One of the central mechanisms of aging is hypothesized to be oxidative stress. Quantification of oxidative stress in human organ systems has been difficult. One of the best methods is using plasma isoprostane levels, which have been shown to reflect oxidative stress in multiple nondermatologic organ systems.To determine whether severity of aging of human skin is associated with plasma isoprostane levels, specifically prostaglandin F2a (PGF2a) and 8-iso-PGF2a while controlling for covariates such as body mass index, ultraviolet light exposure, diet, medication, supplement use, and stress levels.Facial skin aging assessments performed by four blinded dermatologists were correlated with plasma isoprostane levels in 46 healthy, nonsmoking Japanese women aged 45 to 60.Individuals whose assessed skin age exceeded chronological age had mean plasma isoprostane levels of PGF2a and 8-iso-PGF2a that were higher than those whose skin age was assessed to be less than chronological age (p = .001 and .001, respectively). These results remained statistically significant when adjusted for confounding variables (8-iso-PGF2a, p = .02; PGF2a, p = .03).Plasma isoprostanes as markers of accelerated aging of the skin merit further study.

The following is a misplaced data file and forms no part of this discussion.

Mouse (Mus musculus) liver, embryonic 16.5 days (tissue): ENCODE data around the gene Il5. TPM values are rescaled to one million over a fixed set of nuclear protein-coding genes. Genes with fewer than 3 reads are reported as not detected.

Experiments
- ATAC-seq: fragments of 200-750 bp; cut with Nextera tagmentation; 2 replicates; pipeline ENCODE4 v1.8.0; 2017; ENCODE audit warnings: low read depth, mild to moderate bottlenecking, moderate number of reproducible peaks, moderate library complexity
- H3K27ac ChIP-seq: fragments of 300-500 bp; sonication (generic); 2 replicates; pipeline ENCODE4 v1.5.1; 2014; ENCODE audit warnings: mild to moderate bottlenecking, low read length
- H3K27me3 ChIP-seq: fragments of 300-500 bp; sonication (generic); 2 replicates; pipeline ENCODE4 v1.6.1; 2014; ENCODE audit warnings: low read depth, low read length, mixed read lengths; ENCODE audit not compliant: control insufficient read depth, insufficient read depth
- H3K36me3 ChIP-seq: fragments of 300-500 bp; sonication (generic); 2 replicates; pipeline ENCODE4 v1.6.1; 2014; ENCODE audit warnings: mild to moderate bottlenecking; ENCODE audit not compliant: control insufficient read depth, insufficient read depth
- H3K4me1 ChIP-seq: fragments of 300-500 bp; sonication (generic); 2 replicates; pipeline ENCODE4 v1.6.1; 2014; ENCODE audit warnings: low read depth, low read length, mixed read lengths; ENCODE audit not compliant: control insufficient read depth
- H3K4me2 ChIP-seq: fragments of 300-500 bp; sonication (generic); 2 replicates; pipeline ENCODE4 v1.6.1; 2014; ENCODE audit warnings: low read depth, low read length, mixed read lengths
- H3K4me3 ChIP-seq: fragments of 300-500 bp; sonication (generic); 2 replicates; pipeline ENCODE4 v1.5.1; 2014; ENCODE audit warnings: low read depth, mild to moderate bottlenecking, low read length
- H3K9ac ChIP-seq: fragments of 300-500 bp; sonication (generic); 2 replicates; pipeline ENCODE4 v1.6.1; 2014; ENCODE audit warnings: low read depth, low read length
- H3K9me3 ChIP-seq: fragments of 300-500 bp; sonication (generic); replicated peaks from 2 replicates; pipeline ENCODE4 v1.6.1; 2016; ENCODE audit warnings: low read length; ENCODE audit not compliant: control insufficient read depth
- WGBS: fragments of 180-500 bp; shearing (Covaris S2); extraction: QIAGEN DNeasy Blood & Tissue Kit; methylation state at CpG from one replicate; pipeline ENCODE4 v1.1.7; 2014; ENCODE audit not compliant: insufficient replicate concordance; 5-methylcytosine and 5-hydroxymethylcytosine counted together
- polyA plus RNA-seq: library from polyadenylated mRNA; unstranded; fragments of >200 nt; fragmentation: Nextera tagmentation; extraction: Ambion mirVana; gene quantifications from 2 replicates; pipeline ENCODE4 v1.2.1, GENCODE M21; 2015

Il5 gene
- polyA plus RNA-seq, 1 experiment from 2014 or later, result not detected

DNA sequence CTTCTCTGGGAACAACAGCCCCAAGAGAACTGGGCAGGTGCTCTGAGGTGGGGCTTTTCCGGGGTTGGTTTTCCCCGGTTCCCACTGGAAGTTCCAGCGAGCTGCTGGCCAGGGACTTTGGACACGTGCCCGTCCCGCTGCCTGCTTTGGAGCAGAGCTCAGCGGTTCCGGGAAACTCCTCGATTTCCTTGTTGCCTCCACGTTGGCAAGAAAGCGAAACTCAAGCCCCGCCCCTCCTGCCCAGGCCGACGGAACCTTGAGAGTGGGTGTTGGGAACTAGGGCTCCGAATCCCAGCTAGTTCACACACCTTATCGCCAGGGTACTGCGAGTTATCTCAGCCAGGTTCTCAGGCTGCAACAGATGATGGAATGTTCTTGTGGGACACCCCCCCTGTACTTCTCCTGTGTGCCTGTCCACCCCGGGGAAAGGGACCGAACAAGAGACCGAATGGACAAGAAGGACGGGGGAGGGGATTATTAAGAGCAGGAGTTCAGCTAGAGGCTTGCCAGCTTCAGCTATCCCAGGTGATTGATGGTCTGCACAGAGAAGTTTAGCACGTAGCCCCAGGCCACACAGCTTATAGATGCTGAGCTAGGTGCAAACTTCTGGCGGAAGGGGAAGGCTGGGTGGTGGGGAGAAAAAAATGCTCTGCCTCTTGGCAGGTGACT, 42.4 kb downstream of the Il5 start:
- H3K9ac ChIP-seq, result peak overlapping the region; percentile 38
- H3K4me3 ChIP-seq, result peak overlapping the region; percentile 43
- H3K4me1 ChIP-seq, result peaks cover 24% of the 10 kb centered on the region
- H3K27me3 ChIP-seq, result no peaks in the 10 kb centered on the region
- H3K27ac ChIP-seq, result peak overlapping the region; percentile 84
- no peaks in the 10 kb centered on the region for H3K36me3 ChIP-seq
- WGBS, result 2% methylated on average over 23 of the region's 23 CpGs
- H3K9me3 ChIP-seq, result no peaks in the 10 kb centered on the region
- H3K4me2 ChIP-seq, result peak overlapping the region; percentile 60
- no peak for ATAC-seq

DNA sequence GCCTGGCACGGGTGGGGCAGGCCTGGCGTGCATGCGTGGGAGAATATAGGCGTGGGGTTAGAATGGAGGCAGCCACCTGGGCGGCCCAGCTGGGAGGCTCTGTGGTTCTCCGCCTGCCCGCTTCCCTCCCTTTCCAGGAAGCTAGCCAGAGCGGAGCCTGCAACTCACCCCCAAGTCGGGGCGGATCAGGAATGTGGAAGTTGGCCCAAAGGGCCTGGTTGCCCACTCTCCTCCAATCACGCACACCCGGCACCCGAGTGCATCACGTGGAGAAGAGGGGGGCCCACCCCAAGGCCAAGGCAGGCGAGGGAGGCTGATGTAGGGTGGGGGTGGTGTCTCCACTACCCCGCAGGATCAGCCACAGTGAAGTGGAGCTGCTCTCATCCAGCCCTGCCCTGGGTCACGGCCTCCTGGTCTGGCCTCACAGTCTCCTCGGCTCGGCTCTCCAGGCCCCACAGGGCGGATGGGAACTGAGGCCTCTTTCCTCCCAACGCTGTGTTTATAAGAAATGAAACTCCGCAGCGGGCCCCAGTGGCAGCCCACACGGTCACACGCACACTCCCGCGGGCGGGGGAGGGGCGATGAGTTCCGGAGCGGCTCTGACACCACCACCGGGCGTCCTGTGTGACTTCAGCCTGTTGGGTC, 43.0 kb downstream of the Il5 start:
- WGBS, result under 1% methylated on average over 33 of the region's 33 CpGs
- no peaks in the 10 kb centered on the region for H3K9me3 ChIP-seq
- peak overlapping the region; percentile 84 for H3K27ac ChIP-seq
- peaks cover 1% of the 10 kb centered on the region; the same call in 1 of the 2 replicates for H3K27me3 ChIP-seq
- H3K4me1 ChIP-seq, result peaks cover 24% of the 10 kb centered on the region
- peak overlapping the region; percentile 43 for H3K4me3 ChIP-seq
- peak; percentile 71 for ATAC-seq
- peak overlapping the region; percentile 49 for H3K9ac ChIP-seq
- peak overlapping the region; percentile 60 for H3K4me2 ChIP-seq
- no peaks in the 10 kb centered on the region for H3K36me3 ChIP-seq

View details for DOI 10.1111/j.1524-4725.2011.02235.x
View details for Web of Science ID 000300979600017
View details for PubMedID 22141590